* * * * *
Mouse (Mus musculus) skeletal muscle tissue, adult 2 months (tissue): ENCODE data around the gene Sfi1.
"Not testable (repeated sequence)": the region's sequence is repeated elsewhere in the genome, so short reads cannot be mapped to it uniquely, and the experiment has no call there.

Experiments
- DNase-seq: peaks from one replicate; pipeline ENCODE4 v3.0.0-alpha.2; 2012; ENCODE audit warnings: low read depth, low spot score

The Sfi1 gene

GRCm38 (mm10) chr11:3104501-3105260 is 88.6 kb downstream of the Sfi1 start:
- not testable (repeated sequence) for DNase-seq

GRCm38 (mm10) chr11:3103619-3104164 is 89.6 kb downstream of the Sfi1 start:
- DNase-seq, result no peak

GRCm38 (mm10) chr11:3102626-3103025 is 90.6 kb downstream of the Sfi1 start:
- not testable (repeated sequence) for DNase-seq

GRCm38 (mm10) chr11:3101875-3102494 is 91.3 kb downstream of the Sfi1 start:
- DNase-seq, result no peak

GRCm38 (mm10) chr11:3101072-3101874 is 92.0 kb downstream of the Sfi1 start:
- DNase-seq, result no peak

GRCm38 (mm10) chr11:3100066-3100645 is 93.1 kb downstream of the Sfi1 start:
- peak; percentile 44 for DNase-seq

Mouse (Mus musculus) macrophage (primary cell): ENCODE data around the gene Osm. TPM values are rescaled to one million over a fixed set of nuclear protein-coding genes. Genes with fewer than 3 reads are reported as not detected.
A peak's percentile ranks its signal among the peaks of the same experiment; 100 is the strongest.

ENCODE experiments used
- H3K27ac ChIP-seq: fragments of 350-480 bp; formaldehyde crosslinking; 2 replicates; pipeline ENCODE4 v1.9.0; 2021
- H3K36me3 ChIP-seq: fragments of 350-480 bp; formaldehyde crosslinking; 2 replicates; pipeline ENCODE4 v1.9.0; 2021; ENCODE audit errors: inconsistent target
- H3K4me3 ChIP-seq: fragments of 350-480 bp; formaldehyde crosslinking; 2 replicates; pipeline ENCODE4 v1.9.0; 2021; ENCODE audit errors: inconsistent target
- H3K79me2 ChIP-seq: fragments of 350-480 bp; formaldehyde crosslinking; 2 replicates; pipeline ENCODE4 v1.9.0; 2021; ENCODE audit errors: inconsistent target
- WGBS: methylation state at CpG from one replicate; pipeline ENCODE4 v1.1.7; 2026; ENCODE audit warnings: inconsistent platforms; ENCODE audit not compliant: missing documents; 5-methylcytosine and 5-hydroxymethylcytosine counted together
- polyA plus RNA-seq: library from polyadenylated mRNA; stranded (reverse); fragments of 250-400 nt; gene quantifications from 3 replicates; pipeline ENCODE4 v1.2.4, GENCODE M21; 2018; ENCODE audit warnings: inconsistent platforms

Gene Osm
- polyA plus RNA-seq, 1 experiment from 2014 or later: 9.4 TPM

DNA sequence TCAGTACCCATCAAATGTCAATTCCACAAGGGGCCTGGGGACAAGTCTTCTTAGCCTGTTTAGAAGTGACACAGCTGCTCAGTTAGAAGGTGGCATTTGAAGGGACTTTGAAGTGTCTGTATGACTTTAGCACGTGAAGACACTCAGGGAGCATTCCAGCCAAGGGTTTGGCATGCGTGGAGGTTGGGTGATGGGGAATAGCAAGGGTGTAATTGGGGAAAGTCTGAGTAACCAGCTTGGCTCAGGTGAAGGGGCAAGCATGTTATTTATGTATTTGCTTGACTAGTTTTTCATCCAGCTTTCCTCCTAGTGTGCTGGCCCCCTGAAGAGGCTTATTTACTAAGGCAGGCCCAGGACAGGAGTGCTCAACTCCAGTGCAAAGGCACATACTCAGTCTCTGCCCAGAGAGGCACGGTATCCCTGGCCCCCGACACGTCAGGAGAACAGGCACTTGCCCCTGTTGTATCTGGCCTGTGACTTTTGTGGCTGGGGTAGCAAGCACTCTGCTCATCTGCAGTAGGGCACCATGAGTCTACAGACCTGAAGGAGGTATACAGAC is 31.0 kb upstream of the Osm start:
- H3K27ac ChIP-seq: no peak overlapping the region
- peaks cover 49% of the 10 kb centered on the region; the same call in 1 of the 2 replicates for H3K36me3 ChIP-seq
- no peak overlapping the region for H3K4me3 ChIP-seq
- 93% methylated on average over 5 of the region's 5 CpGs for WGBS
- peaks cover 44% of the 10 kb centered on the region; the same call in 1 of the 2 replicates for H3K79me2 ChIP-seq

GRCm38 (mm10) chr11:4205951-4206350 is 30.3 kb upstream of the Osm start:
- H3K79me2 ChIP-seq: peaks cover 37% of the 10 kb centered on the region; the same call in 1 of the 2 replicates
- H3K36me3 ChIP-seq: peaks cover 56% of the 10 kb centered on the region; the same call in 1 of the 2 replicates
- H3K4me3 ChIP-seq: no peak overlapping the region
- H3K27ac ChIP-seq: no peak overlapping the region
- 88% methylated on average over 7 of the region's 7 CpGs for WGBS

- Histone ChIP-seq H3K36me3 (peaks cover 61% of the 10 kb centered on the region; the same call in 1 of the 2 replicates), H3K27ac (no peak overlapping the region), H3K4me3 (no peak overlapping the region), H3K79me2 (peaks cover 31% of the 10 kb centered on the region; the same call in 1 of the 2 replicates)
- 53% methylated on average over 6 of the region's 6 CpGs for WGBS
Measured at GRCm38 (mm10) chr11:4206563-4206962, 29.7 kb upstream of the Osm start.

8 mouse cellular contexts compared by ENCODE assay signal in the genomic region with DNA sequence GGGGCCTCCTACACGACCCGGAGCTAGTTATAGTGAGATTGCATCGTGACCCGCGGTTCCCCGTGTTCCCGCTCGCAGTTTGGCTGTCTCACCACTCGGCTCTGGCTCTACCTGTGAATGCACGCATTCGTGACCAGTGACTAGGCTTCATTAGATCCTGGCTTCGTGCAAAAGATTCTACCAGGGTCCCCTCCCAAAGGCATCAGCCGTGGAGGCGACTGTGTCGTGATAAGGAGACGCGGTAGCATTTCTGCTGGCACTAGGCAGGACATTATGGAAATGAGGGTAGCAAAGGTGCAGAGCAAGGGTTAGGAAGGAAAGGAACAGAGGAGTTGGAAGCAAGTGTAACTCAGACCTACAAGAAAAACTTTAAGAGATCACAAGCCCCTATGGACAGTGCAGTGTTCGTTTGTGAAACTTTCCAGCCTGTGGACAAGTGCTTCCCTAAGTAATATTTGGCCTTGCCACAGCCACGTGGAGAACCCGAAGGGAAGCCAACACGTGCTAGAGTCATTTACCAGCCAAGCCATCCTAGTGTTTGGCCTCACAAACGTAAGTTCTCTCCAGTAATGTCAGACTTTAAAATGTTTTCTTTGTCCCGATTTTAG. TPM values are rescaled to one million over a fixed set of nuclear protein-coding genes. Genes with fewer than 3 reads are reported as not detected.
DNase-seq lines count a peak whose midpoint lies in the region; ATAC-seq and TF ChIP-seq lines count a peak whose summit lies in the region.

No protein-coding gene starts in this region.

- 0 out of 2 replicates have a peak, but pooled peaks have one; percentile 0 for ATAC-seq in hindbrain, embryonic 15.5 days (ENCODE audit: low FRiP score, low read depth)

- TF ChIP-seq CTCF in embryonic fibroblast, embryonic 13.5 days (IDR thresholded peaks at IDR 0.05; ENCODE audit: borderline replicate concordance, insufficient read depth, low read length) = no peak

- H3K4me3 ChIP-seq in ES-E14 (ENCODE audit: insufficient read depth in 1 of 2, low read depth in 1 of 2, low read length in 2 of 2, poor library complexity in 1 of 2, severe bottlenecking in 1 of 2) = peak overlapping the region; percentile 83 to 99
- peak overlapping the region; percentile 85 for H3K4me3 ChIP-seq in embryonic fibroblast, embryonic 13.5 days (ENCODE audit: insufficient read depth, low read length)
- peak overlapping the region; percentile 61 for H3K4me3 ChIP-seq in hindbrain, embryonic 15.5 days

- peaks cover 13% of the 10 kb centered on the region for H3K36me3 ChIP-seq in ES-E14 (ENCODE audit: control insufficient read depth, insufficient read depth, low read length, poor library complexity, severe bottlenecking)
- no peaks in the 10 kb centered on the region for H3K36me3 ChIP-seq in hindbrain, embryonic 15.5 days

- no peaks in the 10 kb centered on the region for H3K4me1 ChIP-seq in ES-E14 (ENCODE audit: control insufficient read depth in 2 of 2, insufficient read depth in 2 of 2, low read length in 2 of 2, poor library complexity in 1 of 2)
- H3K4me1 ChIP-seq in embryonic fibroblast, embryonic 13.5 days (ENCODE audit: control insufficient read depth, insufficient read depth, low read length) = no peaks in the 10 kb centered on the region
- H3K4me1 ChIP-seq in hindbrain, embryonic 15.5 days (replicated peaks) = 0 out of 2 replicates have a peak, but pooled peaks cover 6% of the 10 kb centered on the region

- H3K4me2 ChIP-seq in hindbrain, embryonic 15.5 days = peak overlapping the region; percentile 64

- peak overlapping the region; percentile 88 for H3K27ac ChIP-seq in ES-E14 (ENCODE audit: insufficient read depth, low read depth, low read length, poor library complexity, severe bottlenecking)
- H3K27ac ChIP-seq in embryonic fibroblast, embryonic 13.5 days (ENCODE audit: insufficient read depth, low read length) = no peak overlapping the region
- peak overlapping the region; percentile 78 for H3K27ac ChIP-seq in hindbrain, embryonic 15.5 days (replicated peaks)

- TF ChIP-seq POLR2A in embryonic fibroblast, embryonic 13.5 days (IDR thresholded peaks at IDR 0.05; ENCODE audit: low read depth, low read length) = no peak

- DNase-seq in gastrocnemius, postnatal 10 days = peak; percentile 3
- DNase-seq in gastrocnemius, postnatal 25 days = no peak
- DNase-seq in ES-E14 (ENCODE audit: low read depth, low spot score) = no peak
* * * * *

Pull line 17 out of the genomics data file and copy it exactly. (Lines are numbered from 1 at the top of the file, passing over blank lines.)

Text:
- peak; percentile 44 for DNase-seq